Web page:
Second, Rhoades intimates that the judge favors the defendant when she says, "Oahu courts granted Kagan every trial delay she asked for, which spanned more than two years." In fact, Kagan's attorneys filed motions to continue only after the prosecutor took more than two years to file the complaint. Kagan's attorneys also filed two motions to dismiss for pre-complaint delay.
The first motion to dismiss filed on March 20, 2006, was denied by the judge. The second motion to dismiss filed on Nov. 2, 2007, was granted by the same judge because the defense in this second motion was able to show with more specificity how the defendant's right to a fair trial was substantially prejudiced by the considerable delay.
Public affairs officer
Hawaii State Judiciary
Coordinated effort helped get DOE funds
I would like to thank the Star-Bulletin for the Nov. 13 story about the Department of Education receiving an additional $27.8 million in federal impact aid. This effort took many months of hard work by everyone involved.
This year, the DOE will receive an additional $4.9 million. All told, over the past five years, the Hawaii DOE secured an additional $27.8 million because of our coordinated effort.
Although I found this provision in federal law five years ago and coordinated this unique partnership, it was the support of our military partners and the close relationship between the DOE and the military that made these additional funds possible.
To secure the funds, we had to document military housing units that were vacant because of necessary and major renovations. Our military housing partners assisted in this effort.
Although too numerous to mention, I would like to express my sincere appreciation to a few military housing personnel who made this all possible: Gail Hamada, Glenda Simmons, Darryl Nii, Cheryl Alakai, Mari Lynn Di Lullo and Frank Leong.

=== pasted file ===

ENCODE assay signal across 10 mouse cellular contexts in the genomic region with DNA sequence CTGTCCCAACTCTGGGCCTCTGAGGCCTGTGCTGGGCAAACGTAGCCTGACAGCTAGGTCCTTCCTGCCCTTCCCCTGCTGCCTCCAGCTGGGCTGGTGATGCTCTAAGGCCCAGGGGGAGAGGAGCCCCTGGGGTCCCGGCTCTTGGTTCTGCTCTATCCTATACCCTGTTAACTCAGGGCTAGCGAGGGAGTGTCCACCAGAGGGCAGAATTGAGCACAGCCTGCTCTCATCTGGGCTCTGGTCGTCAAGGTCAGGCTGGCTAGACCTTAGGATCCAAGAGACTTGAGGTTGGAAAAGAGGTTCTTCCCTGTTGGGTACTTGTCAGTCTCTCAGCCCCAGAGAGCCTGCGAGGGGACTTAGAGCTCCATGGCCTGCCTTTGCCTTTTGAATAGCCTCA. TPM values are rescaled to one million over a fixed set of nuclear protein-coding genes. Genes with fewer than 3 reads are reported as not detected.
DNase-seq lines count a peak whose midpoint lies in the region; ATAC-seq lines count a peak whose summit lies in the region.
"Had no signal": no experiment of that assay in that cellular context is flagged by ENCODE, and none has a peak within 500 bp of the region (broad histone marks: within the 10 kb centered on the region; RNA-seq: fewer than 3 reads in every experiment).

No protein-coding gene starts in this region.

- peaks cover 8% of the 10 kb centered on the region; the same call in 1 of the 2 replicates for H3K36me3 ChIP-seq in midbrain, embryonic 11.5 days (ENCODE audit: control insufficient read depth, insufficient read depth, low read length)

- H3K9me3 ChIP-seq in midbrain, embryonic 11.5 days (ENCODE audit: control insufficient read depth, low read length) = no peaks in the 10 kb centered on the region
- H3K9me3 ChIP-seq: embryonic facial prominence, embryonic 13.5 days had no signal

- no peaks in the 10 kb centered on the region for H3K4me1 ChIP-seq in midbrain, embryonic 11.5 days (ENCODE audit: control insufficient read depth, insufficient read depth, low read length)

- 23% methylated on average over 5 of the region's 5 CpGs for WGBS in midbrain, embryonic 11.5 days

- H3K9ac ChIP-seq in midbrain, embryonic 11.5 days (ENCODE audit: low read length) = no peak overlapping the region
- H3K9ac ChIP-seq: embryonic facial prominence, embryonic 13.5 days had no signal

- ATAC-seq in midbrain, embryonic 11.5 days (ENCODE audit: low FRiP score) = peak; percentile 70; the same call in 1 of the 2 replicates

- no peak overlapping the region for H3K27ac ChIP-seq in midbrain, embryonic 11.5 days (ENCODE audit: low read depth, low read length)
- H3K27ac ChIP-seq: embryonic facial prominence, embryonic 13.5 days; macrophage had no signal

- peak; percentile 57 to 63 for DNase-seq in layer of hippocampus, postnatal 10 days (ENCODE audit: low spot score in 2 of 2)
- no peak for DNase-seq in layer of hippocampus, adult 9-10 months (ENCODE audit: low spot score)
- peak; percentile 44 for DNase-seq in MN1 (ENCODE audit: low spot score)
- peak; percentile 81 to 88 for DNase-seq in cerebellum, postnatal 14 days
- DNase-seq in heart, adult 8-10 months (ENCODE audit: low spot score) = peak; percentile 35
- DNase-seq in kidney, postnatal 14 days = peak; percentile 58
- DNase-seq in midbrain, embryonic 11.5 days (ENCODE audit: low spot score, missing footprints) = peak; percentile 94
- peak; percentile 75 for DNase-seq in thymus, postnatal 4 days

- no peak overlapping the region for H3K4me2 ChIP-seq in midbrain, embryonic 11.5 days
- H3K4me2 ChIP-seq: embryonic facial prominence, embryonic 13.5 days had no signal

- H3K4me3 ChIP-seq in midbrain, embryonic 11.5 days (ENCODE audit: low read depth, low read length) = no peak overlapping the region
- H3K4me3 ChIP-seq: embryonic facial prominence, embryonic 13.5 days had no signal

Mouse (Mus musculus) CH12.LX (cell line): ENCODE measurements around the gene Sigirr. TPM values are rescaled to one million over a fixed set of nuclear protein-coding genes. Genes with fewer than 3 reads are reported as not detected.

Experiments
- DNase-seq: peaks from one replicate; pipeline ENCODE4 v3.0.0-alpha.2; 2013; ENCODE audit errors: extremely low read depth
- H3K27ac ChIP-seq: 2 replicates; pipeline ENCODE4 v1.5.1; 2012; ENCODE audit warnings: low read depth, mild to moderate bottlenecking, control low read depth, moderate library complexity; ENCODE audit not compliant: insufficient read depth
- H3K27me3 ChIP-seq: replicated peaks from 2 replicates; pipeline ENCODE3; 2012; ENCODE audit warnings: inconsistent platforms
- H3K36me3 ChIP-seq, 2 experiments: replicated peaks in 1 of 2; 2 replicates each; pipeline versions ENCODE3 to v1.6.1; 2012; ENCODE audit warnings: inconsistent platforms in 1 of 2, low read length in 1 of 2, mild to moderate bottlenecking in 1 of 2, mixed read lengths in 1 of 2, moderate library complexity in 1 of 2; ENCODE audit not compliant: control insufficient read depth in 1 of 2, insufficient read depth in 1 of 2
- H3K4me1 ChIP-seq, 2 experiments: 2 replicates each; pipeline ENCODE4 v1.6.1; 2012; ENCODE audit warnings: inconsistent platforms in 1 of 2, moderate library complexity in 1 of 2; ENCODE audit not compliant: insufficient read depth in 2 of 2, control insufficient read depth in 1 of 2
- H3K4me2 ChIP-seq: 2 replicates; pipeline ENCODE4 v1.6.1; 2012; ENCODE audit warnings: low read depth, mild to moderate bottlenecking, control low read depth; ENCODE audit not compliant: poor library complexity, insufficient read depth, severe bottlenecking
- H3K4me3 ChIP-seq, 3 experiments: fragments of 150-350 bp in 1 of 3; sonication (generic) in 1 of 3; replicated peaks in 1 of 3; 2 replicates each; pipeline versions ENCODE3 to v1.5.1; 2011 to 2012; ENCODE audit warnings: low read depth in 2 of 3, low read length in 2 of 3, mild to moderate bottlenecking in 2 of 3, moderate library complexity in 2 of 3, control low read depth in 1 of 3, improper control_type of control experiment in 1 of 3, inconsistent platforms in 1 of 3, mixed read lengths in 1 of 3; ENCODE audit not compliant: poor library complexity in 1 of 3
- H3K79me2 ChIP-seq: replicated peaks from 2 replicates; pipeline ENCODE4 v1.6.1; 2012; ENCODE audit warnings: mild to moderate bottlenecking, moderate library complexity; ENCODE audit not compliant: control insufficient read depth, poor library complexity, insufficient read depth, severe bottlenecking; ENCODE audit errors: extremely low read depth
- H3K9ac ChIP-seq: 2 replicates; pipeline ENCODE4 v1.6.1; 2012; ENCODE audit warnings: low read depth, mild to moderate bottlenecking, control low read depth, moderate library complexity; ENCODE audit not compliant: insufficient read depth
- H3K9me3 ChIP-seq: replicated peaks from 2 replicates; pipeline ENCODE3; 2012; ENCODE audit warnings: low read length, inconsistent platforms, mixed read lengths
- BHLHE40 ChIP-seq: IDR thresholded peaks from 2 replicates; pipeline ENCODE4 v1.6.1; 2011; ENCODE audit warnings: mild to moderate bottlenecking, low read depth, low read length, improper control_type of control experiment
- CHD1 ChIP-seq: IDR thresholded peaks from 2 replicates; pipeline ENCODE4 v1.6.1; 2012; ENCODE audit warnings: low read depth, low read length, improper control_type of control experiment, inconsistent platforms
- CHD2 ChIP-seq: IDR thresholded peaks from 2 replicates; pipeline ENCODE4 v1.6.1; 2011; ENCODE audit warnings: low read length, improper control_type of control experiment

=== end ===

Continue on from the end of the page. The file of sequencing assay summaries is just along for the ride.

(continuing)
I would also like to thank the U.S. Army Pacific and especially William Hollingsworth and Jason Tamura, who all assisted us with the gathering of the Army housing information.
Hawaii is grateful to have such a special relationship with our military. It is true -- together, we can do much.
Rep. K. Mark Takai
D, Aiea-Pearl City
Beware feeling entitled to Iraqi oil
In a Nov. 30 letter
, Mikio Izuka wrote, "America, in a time of oil shortage, Iraq is our potential gold mine." Unfortunately, there are many in our country who buy into the "oil in Iraq is ours" theory. If Iraq had attacked the United States, as the spoils of a just war, that might be plausible.
Nearly 4,000 U.S. troops and, by some accounts, more than a million Iraqis have died in President Bush's quest to capture an oil production-sharing accord with the Iraqi government under the guise of spreading democracy and fighting terrorism. To ensure the Iraqi Parliament passes a law that provides long-term profits for U.S. oil companies, Bush is keeping the troops there.
This reasoning produces policies that say, in effect, "It's in our national interest to use force to take Iraq's oil because we don't have as much as we want, at the price we want."
Using that same thought process, can someone waiting at a bus stop reason that it's in his best interest to take your car, or a homeless person to take your house?